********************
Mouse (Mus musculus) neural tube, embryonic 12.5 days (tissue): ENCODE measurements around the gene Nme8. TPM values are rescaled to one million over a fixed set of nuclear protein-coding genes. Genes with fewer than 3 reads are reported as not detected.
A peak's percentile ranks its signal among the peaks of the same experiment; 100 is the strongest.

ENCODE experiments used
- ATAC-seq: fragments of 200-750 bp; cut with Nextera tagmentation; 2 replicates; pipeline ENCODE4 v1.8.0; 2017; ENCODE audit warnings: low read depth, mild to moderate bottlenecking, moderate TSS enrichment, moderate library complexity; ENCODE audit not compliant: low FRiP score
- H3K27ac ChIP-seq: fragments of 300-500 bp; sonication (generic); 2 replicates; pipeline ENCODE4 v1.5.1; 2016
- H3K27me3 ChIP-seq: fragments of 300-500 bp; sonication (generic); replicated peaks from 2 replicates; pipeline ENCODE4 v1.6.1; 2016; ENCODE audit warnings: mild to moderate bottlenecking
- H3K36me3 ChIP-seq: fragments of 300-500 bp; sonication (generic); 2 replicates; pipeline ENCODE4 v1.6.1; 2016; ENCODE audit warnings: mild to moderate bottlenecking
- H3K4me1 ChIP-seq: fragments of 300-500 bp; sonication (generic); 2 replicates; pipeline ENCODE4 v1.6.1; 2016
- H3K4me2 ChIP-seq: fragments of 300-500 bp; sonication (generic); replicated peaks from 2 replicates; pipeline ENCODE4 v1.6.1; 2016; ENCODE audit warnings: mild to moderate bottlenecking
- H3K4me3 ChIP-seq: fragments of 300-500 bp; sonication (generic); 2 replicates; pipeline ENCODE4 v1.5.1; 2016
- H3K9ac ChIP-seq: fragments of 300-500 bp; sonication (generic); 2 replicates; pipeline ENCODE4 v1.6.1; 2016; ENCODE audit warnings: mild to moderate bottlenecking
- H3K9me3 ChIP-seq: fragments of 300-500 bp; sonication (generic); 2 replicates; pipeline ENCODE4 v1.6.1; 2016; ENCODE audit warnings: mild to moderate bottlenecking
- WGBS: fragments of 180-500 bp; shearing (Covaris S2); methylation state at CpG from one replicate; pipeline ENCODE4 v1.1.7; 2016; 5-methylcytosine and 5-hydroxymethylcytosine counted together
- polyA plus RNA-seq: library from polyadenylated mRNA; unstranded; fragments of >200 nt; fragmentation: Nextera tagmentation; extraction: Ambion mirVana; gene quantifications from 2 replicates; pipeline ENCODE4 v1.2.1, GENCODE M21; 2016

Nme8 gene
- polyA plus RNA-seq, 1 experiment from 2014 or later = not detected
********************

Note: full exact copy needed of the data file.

Mouse (Mus musculus) neural tube, embryonic 12.5 days (tissue): ENCODE measurements around the gene Nme8. TPM values are rescaled to one million over a fixed set of nuclear protein-coding genes. Genes with fewer than 3 reads are reported as not detected.
A peak's percentile ranks its signal among the peaks of the same experiment; 100 is the strongest.

ENCODE experiments used
- ATAC-seq: fragments of 200-750 bp; cut with Nextera tagmentation; 2 replicates; pipeline ENCODE4 v1.8.0; 2017; ENCODE audit warnings: low read depth, mild to moderate bottlenecking, moderate TSS enrichment, moderate library complexity; ENCODE audit not compliant: low FRiP score
- H3K27ac ChIP-seq: fragments of 300-500 bp; sonication (generic); 2 replicates; pipeline ENCODE4 v1.5.1; 2016
- H3K27me3 ChIP-seq: fragments of 300-500 bp; sonication (generic); replicated peaks from 2 replicates; pipeline ENCODE4 v1.6.1; 2016; ENCODE audit warnings: mild to moderate bottlenecking
- H3K36me3 ChIP-seq: fragments of 300-500 bp; sonication (generic); 2 replicates; pipeline ENCODE4 v1.6.1; 2016; ENCODE audit warnings: mild to moderate bottlenecking
- H3K4me1 ChIP-seq: fragments of 300-500 bp; sonication (generic); 2 replicates; pipeline ENCODE4 v1.6.1; 2016
- H3K4me2 ChIP-seq: fragments of 300-500 bp; sonication (generic); replicated peaks from 2 replicates; pipeline ENCODE4 v1.6.1; 2016; ENCODE audit warnings: mild to moderate bottlenecking
- H3K4me3 ChIP-seq: fragments of 300-500 bp; sonication (generic); 2 replicates; pipeline ENCODE4 v1.5.1; 2016
- H3K9ac ChIP-seq: fragments of 300-500 bp; sonication (generic); 2 replicates; pipeline ENCODE4 v1.6.1; 2016; ENCODE audit warnings: mild to moderate bottlenecking
- H3K9me3 ChIP-seq: fragments of 300-500 bp; sonication (generic); 2 replicates; pipeline ENCODE4 v1.6.1; 2016; ENCODE audit warnings: mild to moderate bottlenecking
- WGBS: fragments of 180-500 bp; shearing (Covaris S2); methylation state at CpG from one replicate; pipeline ENCODE4 v1.1.7; 2016; 5-methylcytosine and 5-hydroxymethylcytosine counted together
- polyA plus RNA-seq: library from polyadenylated mRNA; unstranded; fragments of >200 nt; fragmentation: Nextera tagmentation; extraction: Ambion mirVana; gene quantifications from 2 replicates; pipeline ENCODE4 v1.2.1, GENCODE M21; 2016

Nme8 gene
- polyA plus RNA-seq, 1 experiment from 2014 or later = not detected